Schwartz: The big bang, fantasy baseball’s evolution

From SABR member Cory Schwartz at on March 28, 2015:

Imagine a world without mobile devices that display scores, stats and even live play-by-play updates. Imagine a world without the sophisticated data and analytics to evaluate fantasy baseball trades, which can be executed on those same devices.

Heck, imagine a world without fantasy baseball.

That was a reality prior to Opening Day 1980, the year of the first Rotisserie League, which spawned the hobby played by millions today.

In devising the first set of rules in November 1979, Daniel Okrent unwittingly pioneered a worldwide phenomenon. Despite the many changes during the 35 years since, fantasy baseball maintains much of the tradition that cemented its popularity in the first place, just like the on-field game it mimics. Okrent’s original 4×4 scoring format featured seven categories — batting average, homers, RBIs and steals for hitters; wins, ERA and saves for pitchers — that were easy to find in newspapers’ box scores. The fourth pitching category was called IPRAT, a metric of his own creation now known as WHIP.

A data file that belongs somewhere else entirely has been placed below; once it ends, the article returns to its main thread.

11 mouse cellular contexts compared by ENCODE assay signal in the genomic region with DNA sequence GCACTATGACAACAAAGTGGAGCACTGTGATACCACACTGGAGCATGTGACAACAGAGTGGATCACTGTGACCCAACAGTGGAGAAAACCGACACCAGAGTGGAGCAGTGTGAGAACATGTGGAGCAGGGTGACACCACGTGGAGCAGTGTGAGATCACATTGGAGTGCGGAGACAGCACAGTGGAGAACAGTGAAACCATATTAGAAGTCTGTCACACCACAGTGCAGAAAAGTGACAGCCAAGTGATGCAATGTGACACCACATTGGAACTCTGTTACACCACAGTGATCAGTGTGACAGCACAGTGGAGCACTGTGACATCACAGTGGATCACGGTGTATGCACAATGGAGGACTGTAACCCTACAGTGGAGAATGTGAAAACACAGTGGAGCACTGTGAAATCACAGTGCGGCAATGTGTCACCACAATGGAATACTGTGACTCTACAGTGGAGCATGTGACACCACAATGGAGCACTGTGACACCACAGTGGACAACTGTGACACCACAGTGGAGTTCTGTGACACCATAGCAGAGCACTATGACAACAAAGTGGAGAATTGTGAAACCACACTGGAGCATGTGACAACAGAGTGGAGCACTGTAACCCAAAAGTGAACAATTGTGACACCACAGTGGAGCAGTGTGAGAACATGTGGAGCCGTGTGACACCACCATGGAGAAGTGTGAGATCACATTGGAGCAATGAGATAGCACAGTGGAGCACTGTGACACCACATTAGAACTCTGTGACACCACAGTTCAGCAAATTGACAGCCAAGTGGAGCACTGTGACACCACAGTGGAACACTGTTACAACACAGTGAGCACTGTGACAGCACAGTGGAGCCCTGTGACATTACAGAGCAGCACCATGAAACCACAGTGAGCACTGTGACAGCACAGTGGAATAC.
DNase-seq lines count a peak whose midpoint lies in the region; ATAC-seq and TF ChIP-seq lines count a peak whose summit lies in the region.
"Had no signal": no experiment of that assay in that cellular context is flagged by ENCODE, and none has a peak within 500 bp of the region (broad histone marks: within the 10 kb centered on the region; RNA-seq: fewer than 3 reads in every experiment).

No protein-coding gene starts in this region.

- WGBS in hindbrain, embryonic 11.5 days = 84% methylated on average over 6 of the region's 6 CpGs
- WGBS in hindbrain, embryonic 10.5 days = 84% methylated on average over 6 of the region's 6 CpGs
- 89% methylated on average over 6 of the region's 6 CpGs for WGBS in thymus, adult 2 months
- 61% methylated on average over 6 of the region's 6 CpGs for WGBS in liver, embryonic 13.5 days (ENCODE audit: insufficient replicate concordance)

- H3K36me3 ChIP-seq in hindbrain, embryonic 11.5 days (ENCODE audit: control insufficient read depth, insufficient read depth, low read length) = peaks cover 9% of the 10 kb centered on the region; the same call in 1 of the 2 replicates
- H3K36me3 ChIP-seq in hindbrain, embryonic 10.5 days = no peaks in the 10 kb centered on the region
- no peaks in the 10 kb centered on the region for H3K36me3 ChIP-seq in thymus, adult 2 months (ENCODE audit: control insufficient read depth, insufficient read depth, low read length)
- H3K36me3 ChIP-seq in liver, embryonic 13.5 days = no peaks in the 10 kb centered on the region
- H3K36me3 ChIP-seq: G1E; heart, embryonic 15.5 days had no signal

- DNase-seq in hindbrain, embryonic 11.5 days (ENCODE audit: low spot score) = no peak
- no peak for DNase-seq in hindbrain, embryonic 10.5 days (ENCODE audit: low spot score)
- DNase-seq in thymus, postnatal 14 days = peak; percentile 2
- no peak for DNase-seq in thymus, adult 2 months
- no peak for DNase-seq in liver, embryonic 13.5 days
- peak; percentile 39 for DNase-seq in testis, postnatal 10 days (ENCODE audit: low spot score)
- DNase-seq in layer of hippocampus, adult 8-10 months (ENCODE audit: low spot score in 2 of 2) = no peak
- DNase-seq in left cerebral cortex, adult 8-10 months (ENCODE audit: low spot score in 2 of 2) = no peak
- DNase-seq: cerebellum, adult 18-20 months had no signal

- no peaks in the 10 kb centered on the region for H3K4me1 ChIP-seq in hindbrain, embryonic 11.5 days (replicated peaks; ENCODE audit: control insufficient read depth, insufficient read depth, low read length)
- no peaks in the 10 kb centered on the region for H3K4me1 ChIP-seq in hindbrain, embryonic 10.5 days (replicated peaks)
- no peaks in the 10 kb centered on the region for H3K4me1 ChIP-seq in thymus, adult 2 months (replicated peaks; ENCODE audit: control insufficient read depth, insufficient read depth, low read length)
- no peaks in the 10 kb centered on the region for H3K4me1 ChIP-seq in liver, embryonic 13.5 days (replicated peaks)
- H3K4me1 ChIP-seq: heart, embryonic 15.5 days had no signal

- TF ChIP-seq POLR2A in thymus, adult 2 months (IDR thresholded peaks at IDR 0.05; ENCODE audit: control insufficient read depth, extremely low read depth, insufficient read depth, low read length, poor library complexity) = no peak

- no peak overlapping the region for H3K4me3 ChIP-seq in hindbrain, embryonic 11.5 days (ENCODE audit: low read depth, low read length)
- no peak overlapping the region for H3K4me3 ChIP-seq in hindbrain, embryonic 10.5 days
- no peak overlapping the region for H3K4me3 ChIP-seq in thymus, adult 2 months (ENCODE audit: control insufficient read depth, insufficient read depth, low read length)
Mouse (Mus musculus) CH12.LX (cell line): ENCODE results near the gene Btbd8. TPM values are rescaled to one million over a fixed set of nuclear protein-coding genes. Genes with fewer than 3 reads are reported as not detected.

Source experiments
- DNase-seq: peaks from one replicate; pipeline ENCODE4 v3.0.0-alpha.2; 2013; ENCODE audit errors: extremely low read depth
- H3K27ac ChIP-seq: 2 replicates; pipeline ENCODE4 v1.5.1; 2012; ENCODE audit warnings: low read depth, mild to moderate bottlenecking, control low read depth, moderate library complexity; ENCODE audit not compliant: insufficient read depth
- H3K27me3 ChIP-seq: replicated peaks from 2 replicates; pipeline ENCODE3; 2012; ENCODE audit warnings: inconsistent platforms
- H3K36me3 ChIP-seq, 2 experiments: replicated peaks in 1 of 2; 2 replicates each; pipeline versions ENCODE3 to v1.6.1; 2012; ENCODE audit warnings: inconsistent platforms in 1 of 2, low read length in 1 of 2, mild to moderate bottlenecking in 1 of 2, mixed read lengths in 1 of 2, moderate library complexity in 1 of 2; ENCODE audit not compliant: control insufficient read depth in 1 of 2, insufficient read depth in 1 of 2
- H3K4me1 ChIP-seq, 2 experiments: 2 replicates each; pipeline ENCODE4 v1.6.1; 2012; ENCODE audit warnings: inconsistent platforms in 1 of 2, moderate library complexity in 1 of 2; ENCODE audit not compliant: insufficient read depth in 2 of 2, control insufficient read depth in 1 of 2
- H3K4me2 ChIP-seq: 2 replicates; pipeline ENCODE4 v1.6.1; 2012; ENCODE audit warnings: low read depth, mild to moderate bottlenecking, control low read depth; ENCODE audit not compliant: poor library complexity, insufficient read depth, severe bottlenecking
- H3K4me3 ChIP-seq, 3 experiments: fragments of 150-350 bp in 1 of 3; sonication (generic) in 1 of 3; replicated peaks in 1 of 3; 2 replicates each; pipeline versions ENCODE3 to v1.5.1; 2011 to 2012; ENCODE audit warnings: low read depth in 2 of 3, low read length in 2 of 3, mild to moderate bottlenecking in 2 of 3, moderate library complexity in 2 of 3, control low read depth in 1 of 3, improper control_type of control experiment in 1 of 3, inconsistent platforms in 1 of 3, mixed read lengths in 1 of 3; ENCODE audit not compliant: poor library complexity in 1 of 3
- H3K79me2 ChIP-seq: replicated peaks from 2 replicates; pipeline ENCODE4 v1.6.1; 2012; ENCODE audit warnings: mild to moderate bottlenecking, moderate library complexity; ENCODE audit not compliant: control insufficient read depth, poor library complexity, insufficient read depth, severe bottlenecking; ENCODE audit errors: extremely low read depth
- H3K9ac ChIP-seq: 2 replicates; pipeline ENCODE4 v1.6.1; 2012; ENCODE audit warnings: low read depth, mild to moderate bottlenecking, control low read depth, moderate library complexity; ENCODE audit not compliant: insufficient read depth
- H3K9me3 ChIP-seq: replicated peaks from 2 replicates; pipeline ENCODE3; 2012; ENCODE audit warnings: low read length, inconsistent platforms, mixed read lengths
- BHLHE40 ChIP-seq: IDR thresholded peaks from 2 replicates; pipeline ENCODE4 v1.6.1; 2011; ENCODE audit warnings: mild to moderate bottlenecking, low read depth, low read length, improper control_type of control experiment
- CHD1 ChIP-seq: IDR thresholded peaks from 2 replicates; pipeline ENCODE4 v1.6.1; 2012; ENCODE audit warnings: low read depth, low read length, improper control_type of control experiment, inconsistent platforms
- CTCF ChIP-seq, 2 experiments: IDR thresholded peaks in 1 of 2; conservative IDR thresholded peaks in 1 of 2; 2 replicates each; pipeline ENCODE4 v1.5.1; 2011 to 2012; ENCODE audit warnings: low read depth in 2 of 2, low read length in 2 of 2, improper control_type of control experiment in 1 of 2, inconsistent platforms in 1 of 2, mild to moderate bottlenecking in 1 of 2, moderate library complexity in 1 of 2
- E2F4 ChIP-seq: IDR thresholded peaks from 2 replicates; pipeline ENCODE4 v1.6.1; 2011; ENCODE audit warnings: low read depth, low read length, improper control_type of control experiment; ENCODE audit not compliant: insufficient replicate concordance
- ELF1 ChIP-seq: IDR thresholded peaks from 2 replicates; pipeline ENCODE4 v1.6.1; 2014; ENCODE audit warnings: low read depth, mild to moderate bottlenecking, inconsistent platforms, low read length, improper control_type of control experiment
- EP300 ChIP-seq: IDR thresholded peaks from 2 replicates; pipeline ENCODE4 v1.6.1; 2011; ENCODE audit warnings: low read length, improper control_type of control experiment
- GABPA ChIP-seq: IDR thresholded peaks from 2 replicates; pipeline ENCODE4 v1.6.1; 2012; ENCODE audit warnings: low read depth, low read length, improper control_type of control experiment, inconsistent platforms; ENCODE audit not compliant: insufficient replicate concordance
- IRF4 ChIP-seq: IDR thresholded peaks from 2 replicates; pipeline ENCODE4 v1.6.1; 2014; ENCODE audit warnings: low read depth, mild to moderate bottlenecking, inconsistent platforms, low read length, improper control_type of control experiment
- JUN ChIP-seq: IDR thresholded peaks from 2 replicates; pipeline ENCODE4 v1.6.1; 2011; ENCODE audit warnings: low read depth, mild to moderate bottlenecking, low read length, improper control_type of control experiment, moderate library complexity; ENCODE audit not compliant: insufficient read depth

The addition of runs for hitters and strikeouts for pitchers resulted in the creation of 5×5, the most popular scoring format today. Many modern leagues, however, use customized categories and scoring formats that would have been completely foreign to Okrent.

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Originally published: March 30, 2015. Last Updated: March 30, 2015.